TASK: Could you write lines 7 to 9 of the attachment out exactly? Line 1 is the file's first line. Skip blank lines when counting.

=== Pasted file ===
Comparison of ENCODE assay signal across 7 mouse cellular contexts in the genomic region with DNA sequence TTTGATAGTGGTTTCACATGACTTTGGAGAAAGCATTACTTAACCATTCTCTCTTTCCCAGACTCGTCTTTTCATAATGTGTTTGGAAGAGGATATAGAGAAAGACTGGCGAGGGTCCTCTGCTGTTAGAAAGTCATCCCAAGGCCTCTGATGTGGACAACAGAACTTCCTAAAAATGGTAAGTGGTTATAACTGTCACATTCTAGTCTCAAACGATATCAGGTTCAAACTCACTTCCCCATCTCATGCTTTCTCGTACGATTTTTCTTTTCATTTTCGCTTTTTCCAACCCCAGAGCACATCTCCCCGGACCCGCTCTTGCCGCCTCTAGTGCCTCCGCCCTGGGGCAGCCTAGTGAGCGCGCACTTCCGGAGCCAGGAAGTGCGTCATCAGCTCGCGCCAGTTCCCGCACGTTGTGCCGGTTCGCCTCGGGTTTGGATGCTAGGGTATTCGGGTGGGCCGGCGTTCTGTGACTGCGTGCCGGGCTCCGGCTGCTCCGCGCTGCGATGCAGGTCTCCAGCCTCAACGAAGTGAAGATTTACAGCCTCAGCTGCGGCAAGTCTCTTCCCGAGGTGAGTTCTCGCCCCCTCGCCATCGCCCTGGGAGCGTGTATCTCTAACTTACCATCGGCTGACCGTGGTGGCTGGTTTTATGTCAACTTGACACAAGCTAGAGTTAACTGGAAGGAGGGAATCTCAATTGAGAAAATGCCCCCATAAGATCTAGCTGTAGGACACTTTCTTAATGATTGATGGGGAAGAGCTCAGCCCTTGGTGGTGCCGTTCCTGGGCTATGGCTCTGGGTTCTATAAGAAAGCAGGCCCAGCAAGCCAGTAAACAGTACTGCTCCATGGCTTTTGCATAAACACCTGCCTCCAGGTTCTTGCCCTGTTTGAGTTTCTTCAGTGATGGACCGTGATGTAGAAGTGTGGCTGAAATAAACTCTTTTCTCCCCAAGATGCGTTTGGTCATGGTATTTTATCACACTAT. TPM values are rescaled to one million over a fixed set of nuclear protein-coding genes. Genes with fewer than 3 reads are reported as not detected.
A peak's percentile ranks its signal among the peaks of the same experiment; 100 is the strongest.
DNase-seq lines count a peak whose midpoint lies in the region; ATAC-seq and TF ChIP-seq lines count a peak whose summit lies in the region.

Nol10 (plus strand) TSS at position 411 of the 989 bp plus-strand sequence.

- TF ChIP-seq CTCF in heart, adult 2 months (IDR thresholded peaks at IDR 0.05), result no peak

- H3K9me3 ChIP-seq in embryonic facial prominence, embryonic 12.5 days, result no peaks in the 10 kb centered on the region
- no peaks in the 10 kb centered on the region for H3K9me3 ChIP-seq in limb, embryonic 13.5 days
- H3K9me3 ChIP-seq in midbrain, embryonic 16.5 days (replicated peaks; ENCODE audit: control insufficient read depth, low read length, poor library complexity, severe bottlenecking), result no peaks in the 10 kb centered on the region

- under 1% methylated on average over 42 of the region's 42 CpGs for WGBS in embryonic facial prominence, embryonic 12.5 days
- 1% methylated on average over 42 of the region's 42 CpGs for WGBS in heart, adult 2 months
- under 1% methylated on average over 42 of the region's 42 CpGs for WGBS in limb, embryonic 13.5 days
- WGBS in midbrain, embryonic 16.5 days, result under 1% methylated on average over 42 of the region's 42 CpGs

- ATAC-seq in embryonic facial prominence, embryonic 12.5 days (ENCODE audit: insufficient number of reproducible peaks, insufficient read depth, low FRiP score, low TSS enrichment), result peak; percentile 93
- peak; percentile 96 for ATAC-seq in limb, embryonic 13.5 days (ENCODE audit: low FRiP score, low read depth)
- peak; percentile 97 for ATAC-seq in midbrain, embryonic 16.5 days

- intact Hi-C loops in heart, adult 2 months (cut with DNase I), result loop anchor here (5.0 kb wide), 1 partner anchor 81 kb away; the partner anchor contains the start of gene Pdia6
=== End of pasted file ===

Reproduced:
- no peaks in the 10 kb centered on the region for H3K9me3 ChIP-seq in limb, embryonic 13.5 days
- H3K9me3 ChIP-seq in midbrain, embryonic 16.5 days (replicated peaks; ENCODE audit: control insufficient read depth, low read length, poor library complexity, severe bottlenecking), result no peaks in the 10 kb centered on the region

- under 1% methylated on average over 42 of the region's 42 CpGs for WGBS in embryonic facial prominence, embryonic 12.5 days